Homeless man sleeping in sleeping bag on cardboard

Police have launched a crackdown on homeless people, it has been reported.

There have been reports across the country of police officers stealing ‘confiscating’ donated sleeping bags and food from people who “commit” rough sleeping.

This of course, overlooks the fact that the vast majority are not “committing rough sleeping” by choice.

Anyway, in a bid to protect the hell out of us, the Met says it has “joined forces” with six London boroughs, including Croydon, to “combat begging and rough sleeping”.

Those found rough sleeping and begging could also be given an Asbo.

It follows an unsuccessful attempt by Croydon Police to have a soup kitchen for the homeless and needy banned from a town centre park.

In otherwords, unable to solve real crime, the police have decided that the homeless are such a threat to our society and way of life, that they have concluded giving them an Asbo and a criminal record will help to set them on the straight and narrow.

Yeah because, you know, I’m sure an Asbo would work wonders on a person who doesn’t even have a fixed address. Essentially, it is punishing people for being in a situation that they have little control over.

In Ilford, the phrase ‘you’re nicked’ has taken on a slightly ironic if depressing meaning, as the boys in blue have been busy taking stuff from the homeless.

One of the men, Adam Jaskowiak, told reporters: “They were just taking the sleeping bags and chucking out everything. I asked to keep it and the food, but they said no.”

The food parcels, incidentally, had been donated by the public.

The intention seems to have been to move them on, although where to is not exactly clear.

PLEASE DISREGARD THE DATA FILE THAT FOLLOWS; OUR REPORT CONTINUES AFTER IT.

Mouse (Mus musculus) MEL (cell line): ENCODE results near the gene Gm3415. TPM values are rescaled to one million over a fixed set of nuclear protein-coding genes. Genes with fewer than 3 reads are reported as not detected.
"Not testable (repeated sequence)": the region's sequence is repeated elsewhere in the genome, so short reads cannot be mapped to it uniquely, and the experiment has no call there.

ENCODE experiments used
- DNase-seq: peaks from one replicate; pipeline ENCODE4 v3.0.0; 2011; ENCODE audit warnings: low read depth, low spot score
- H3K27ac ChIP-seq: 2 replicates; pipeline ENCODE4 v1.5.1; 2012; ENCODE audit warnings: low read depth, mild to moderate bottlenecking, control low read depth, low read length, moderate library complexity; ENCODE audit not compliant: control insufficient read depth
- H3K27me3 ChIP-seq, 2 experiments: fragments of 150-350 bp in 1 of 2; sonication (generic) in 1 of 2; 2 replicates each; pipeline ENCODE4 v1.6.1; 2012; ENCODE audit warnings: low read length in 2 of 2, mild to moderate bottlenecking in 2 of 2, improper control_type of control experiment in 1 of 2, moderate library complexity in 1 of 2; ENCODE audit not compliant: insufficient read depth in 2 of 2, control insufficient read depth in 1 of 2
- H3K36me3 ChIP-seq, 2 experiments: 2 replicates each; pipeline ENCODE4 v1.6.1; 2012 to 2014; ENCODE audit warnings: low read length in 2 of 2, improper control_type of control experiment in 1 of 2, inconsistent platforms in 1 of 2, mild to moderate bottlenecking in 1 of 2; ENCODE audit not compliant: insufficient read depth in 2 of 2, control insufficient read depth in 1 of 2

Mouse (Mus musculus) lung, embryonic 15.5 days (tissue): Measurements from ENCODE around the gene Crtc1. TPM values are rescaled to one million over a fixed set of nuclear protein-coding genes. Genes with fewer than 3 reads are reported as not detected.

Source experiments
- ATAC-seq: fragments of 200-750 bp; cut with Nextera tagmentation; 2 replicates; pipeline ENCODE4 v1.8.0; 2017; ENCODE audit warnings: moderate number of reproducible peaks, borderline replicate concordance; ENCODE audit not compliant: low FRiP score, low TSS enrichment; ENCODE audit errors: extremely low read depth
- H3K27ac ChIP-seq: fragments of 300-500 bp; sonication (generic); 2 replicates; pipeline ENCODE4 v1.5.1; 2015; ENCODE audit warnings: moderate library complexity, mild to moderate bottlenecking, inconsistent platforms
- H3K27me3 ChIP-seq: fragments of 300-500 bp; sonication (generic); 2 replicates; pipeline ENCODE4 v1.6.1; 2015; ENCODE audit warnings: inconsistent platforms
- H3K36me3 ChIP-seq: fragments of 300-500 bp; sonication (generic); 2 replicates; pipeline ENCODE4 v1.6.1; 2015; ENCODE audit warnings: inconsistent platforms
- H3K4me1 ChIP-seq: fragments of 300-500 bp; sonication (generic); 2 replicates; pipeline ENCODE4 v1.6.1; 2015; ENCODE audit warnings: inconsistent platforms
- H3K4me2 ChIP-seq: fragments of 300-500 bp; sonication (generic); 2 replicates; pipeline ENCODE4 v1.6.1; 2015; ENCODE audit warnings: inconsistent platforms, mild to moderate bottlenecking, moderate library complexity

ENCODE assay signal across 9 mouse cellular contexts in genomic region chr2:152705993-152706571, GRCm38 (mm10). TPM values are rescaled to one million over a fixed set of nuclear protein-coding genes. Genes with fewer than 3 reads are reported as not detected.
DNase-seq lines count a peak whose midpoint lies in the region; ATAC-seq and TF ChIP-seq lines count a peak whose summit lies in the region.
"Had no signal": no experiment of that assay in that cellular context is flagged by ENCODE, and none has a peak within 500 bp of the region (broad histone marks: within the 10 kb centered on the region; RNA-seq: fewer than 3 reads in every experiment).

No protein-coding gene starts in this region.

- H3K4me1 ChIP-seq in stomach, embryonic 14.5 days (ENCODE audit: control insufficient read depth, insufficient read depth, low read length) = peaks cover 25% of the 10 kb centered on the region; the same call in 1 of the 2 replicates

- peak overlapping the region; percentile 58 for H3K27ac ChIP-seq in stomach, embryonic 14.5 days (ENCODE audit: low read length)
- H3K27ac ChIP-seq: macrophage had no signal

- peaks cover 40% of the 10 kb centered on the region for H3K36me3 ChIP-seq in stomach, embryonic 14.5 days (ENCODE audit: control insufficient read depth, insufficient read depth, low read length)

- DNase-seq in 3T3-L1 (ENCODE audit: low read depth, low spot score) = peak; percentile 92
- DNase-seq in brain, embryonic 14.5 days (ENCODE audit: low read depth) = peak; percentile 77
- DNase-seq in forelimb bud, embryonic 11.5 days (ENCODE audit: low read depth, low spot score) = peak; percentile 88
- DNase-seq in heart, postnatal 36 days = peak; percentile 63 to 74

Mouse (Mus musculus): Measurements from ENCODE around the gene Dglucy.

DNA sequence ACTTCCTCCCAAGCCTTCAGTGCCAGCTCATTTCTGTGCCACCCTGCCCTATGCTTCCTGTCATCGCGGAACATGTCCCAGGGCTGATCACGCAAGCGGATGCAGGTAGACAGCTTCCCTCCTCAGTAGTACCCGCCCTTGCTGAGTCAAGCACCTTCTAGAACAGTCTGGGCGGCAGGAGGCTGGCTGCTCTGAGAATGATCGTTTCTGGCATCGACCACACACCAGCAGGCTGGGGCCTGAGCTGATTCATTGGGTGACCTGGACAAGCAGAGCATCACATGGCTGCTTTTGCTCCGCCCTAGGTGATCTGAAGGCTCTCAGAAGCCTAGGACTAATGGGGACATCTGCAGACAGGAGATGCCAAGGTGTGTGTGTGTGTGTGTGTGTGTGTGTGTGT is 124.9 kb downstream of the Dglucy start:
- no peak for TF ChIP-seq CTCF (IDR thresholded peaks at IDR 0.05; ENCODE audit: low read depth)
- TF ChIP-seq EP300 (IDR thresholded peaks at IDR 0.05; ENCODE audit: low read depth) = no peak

Perhaps to another police catchment area, I suppose.

The local chief inspector John Fish said the scheme was designed to: “Reduce the negative impact of rough sleepers. This includes the need for us to assist in the removal of temporary structures, tents, and bedding from public spaces and other inappropriate locations.”

So that begs the question, where would be an appropriate location for a homeless person to go to?

Well, authorities in Utah have the answer. They have helped to end homelessness, by um, giving people homes.

In 2005, Utah figured out that the annual cost of E.R. visits and jail stays for homeless people was about $16,670 per person, compared to $11,000 to provide each homeless person with an apartment and a social worker. So, the state began giving away apartments, with no strings attached.

Under the Housing First initiative, participants were assigned a caseworker to help them become self-sufficient, but they got to keep the apartment even if they failed.

The program has been so successful that other states are hoping to achieve similar results with programs modeled on Utah’s.

In 2009, The National Law Center on Homelessness & Poverty and The National Coalition for the Homeless published a report called ‘Homes not Handcuffs’ which concluded that permanent housing for the homeless is cheaper than criminalization. In otherwords, housing is not only more human, it’s economical.

The evidence appears to suggest that rather than wasting public funds on getting the police to arrest rough sleepers, instead of rapists and murderers, the money would be better spent on helping those people to provide for themselves.

Although the sight of homeless people may be an “inconvenience” to people who would prefer to pretend that there are no problems in society, or to those that would rather the streets were gentrified and looked pretty, arresting the homeless or telling them to move on does not in fact, solve the issue.

It merely, moves the issue. And perpetuates it, as those with criminal records are less likely to be able to obtain jobs if they manage to find a person or charity willing to help them submit work applications. Instead, they will essentially be trapped in a life of crime – making it more of a hassle for all concerned.

Therefore, it is clear that the best solution for permanently reducing homelessness, is to work on the causes of homelessness, and to give those people access to resources to help them to become more productive to society.

In Utah, homelessness has been reduced by 78 percent, and the state is on track to end homelessness by 2015.

Meanwhile, in London, the police continue to round up homeless people for the purposes of stealing their sleeping bags and food.

The mind boggles.

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